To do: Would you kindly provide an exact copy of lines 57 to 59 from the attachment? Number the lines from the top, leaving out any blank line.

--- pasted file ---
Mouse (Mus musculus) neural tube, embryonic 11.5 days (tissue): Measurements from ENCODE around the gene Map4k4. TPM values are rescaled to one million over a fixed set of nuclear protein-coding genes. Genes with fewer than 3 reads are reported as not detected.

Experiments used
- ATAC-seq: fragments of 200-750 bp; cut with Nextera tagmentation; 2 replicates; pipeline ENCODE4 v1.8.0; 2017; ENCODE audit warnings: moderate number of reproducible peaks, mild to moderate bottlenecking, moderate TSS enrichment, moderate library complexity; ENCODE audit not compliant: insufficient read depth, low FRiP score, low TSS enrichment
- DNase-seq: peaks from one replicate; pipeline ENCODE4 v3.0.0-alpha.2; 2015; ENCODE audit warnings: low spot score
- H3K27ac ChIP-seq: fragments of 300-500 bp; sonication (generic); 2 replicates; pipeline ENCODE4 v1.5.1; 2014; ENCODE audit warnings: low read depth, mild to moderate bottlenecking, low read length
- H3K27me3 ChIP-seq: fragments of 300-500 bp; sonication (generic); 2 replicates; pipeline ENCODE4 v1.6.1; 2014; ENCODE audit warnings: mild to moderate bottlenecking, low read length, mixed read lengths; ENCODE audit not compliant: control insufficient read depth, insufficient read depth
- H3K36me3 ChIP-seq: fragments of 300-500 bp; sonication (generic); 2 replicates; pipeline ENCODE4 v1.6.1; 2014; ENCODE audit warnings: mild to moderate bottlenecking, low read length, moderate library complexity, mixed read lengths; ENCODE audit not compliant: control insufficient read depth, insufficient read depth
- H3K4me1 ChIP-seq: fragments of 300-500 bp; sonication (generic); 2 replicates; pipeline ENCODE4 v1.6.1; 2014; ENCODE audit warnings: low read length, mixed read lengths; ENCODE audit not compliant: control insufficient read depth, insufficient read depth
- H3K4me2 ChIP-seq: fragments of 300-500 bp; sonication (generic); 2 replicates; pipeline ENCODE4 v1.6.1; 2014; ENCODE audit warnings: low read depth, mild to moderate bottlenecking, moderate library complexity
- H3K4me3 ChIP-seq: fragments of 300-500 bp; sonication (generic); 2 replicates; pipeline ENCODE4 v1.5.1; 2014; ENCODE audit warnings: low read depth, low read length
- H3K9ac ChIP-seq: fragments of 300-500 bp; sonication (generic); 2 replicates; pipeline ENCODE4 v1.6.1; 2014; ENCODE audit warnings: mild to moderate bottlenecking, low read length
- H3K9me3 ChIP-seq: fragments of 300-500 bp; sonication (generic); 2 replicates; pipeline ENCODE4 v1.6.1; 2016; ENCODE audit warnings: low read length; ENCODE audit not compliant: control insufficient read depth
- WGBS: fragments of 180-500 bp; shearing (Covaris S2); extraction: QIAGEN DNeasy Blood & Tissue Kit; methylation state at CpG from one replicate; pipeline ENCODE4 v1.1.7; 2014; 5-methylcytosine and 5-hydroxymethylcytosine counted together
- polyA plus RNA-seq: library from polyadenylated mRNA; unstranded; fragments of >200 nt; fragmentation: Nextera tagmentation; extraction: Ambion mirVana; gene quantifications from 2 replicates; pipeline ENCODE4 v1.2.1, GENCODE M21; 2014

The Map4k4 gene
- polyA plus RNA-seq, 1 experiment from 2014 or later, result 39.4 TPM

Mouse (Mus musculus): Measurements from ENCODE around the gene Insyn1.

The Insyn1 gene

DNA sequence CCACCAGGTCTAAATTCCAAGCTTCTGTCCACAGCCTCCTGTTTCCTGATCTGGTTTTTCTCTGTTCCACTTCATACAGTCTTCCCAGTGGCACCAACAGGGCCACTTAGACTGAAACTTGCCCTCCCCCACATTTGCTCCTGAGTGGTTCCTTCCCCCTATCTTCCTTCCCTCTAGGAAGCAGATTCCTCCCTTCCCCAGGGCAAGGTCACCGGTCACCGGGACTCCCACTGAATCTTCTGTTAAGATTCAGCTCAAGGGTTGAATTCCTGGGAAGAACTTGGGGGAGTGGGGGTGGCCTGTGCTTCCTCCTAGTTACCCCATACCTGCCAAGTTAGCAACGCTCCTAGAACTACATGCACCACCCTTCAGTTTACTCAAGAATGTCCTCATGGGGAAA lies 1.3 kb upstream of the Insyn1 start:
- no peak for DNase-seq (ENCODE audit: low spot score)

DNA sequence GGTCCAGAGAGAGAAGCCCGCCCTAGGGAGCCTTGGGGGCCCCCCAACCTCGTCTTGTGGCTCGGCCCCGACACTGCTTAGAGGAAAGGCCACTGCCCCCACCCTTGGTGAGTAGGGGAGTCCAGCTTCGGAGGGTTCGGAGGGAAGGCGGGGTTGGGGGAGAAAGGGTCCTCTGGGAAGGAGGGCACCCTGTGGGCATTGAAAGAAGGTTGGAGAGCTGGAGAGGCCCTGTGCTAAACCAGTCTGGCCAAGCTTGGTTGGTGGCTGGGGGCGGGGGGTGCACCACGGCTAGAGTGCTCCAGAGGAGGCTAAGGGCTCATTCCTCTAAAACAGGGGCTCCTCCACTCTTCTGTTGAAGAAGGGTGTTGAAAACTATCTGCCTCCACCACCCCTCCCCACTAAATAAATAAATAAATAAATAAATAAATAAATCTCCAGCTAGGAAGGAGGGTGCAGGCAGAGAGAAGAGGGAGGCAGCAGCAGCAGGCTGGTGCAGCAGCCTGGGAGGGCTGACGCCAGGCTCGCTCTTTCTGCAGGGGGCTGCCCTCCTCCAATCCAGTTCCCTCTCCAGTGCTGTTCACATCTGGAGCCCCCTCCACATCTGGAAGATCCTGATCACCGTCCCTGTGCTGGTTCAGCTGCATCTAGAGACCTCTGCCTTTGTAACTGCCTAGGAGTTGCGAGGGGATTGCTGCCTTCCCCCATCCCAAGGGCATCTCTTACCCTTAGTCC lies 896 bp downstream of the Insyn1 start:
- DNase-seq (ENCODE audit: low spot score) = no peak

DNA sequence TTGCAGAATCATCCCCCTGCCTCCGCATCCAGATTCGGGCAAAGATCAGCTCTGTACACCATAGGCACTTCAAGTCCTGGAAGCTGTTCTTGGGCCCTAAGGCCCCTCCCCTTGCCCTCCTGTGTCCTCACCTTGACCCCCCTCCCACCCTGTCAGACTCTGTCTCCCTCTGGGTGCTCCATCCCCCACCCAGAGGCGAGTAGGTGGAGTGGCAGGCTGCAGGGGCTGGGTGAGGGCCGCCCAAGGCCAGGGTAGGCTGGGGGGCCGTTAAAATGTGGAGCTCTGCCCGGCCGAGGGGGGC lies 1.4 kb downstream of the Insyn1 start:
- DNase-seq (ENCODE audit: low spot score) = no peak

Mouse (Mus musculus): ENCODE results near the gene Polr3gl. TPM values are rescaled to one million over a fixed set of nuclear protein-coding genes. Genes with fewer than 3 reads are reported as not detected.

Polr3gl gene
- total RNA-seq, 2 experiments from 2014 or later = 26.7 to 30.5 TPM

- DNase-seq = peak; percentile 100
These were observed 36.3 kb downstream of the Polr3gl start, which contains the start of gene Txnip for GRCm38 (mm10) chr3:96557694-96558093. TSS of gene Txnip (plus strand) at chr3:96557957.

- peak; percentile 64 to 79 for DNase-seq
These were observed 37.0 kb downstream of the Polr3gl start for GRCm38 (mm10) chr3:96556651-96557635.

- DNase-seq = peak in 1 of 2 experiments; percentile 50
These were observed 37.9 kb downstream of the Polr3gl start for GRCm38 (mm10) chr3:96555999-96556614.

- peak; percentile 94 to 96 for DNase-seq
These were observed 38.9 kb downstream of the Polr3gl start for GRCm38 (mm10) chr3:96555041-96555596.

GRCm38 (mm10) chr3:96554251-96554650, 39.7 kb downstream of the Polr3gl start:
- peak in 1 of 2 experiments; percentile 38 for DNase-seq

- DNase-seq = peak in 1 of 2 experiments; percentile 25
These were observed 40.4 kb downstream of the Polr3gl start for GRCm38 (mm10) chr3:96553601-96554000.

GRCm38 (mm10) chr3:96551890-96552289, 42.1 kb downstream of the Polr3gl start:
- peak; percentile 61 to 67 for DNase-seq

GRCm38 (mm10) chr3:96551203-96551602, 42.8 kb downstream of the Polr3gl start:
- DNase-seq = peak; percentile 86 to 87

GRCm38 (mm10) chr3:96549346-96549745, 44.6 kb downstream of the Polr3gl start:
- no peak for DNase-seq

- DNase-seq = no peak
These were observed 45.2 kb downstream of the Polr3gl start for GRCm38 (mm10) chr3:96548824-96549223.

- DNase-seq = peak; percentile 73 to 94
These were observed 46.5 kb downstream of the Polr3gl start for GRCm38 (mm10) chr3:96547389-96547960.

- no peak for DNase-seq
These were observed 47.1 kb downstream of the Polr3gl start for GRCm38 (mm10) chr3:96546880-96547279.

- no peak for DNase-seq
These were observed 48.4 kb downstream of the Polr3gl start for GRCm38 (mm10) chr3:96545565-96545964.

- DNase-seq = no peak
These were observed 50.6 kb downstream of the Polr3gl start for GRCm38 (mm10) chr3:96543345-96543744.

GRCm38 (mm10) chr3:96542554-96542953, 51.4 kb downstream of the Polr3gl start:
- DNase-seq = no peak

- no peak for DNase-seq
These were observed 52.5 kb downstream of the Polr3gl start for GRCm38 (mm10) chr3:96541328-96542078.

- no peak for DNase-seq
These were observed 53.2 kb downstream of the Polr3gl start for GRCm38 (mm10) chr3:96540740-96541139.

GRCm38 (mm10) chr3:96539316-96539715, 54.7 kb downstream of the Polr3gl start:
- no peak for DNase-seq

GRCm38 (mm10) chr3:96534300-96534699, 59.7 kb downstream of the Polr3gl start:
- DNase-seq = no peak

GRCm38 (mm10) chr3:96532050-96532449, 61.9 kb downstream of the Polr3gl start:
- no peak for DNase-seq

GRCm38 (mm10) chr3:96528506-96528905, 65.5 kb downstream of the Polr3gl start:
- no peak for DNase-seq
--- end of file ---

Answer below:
- DNase-seq = no peak

- no peak for DNase-seq
These were observed 52.5 kb downstream of the Polr3gl start for GRCm38 (mm10) chr3:96541328-96542078.